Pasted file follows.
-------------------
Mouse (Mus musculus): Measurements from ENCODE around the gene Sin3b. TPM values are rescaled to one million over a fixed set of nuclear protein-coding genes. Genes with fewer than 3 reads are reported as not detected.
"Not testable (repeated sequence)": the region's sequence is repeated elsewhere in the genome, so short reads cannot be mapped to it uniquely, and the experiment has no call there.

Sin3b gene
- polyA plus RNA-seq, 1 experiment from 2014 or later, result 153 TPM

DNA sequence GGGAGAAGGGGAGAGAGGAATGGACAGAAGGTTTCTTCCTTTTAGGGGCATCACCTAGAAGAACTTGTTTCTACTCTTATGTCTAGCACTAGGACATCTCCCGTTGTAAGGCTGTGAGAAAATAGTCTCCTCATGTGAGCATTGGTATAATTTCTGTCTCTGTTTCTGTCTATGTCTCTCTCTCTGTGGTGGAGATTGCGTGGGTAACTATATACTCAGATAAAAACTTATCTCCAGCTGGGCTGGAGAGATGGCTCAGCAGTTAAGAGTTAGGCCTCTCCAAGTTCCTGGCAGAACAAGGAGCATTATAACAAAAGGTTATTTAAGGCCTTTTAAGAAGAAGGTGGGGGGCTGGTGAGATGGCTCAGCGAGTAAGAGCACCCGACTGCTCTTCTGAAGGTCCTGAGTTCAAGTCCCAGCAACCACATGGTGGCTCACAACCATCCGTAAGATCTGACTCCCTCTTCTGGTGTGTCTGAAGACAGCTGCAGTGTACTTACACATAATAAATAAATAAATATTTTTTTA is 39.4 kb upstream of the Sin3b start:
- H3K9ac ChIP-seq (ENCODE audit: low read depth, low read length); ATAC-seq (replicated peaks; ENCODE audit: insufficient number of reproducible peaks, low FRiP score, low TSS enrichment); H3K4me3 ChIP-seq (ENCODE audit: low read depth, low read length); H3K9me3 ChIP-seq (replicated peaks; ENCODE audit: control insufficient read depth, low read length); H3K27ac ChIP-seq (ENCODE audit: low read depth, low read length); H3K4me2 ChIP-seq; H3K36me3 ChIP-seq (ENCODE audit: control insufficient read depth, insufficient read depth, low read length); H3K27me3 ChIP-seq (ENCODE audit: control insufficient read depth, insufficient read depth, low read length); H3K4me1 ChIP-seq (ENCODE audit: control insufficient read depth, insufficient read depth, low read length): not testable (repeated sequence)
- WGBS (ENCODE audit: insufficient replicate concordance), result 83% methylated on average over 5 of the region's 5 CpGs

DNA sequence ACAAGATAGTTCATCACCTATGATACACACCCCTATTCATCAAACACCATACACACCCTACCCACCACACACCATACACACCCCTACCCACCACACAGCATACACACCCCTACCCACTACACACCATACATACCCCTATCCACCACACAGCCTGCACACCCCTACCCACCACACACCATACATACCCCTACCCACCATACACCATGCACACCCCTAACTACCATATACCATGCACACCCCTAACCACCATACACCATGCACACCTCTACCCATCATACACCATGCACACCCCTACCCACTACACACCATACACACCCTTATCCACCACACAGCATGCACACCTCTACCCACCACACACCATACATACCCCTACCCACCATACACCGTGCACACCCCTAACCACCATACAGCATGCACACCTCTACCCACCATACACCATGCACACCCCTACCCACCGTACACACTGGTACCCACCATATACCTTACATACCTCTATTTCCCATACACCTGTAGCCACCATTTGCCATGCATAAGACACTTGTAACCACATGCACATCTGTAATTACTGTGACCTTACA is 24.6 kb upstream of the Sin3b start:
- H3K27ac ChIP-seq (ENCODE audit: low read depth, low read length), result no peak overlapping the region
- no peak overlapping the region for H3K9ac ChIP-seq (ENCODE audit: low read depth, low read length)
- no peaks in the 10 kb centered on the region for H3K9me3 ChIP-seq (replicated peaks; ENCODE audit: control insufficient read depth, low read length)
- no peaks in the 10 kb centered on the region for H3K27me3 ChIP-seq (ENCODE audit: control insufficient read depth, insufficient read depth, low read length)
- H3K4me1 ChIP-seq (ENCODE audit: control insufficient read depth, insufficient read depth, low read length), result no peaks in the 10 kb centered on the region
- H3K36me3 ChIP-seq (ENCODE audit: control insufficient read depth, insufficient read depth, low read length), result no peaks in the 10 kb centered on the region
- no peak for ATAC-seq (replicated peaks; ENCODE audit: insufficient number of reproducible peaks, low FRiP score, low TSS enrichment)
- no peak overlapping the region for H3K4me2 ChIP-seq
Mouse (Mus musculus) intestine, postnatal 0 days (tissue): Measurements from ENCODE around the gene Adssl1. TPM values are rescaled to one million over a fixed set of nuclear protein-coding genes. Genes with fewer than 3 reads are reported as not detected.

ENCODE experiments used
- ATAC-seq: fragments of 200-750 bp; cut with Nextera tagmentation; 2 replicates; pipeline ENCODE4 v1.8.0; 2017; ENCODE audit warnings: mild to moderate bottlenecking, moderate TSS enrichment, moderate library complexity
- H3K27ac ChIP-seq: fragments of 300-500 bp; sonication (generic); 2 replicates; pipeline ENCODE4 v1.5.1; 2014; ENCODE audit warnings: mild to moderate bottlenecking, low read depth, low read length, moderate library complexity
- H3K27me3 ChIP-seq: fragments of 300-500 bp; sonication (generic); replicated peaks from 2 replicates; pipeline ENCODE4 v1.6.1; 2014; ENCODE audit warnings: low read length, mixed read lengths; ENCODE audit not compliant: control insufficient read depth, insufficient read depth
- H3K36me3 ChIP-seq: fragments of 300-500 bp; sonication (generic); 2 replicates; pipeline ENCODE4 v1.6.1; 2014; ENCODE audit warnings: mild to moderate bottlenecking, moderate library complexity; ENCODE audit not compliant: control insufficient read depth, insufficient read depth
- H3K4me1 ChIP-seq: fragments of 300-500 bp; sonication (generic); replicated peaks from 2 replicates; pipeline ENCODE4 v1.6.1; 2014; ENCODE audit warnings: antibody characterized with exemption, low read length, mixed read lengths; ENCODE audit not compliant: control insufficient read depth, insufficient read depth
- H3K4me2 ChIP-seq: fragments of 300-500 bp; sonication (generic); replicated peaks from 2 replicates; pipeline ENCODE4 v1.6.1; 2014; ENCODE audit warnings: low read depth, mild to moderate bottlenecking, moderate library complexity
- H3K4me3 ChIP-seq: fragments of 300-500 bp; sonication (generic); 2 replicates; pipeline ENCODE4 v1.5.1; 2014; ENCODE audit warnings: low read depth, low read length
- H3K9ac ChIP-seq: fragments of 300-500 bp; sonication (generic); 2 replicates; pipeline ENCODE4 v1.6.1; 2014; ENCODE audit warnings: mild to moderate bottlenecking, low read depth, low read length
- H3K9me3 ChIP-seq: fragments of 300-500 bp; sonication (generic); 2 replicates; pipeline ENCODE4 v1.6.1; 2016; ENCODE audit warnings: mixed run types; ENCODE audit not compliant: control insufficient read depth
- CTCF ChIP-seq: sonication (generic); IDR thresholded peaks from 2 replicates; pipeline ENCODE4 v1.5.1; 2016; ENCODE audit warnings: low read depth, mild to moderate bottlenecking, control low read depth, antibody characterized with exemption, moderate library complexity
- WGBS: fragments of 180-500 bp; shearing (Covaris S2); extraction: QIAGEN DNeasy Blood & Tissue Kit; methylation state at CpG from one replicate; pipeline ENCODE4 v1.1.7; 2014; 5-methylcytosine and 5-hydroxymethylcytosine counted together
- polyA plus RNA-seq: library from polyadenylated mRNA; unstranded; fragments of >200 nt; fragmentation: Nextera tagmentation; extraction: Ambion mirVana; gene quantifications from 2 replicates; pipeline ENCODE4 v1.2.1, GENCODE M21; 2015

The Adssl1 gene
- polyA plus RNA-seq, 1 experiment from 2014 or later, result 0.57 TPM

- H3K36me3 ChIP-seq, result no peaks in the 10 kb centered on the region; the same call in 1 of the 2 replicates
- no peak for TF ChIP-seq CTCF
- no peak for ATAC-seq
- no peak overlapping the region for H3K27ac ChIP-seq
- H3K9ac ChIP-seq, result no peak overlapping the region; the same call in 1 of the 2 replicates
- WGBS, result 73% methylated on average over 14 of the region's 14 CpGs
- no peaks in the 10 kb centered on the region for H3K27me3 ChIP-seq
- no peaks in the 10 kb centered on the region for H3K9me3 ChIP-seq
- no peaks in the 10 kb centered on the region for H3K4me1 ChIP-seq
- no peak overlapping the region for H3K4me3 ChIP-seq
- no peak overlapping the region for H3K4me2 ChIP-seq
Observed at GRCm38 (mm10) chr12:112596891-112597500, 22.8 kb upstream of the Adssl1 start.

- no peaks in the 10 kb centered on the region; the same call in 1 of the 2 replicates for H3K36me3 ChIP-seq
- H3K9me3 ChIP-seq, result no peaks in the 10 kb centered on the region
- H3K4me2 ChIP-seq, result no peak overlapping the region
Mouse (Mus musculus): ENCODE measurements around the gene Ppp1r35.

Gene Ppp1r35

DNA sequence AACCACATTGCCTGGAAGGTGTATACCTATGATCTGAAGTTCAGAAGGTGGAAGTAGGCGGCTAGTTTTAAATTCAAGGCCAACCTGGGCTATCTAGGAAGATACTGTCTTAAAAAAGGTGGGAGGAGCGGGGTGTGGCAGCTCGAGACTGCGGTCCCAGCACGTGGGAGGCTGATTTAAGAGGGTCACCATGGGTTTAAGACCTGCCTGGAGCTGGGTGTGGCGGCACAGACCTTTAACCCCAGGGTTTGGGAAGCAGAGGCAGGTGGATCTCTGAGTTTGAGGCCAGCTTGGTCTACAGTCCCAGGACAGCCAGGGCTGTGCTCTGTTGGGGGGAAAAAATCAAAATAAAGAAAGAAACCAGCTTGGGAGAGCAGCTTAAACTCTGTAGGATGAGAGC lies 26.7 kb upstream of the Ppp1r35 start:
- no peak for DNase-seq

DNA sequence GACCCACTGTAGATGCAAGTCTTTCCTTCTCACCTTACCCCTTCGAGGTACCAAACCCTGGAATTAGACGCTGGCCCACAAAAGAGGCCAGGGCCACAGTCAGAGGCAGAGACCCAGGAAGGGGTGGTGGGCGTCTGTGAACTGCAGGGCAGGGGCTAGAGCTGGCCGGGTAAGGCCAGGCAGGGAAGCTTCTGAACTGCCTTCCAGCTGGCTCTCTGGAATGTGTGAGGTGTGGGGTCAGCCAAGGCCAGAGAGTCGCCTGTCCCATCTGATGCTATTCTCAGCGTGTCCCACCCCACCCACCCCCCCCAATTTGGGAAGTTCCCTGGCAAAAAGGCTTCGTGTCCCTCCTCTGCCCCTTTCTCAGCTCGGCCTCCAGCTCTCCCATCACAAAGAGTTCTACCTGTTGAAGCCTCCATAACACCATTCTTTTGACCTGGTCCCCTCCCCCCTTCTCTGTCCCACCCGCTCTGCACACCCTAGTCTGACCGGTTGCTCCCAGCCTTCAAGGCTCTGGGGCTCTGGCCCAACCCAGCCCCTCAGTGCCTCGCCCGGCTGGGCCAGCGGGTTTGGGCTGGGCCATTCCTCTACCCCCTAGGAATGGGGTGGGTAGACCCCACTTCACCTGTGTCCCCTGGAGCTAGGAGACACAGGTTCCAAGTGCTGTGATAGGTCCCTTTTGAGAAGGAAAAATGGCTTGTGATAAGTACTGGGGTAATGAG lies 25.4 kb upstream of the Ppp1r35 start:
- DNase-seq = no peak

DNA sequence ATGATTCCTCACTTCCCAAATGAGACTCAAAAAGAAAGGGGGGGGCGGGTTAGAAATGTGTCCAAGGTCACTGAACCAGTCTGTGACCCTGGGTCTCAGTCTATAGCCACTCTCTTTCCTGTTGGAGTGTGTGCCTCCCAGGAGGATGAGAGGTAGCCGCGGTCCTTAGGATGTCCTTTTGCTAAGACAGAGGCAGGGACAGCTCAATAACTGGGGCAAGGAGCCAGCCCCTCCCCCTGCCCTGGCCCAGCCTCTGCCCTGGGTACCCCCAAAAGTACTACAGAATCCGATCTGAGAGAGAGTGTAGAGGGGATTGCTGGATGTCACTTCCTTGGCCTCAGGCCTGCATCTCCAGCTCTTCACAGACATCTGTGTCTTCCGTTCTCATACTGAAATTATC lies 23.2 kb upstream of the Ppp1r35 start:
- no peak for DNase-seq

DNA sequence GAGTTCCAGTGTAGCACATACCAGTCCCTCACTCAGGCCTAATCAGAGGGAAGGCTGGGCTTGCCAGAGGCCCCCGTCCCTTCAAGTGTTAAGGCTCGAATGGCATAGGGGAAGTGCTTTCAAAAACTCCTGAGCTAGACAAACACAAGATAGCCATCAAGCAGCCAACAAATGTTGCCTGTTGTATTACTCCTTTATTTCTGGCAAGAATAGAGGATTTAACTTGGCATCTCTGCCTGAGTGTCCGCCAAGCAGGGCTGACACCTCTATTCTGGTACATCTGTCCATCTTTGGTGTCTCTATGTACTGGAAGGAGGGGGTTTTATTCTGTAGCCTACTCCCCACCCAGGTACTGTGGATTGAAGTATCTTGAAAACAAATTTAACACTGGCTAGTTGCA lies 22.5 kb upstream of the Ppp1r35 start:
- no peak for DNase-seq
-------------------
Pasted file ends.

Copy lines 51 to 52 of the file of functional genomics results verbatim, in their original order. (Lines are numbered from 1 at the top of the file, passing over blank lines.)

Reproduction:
- no peak for DNase-seq

DNA sequence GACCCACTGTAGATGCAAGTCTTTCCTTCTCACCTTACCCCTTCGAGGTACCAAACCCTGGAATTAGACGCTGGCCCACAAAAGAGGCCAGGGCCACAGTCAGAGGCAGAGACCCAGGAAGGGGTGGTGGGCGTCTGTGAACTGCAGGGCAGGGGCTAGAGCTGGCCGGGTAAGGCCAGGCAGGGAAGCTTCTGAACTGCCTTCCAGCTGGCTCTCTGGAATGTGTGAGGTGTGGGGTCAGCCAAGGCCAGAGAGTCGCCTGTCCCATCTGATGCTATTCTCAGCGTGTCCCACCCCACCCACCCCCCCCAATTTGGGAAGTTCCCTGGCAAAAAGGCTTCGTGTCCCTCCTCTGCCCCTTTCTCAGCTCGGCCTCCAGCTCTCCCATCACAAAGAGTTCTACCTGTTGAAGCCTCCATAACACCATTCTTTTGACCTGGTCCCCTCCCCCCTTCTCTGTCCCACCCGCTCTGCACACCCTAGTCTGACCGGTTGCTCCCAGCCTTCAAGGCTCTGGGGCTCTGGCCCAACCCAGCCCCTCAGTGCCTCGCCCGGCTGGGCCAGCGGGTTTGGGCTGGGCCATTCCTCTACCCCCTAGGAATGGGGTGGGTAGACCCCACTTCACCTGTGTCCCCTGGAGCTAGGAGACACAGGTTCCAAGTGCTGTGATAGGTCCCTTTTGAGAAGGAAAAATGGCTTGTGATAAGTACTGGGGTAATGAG lies 25.4 kb upstream of the Ppp1r35 start: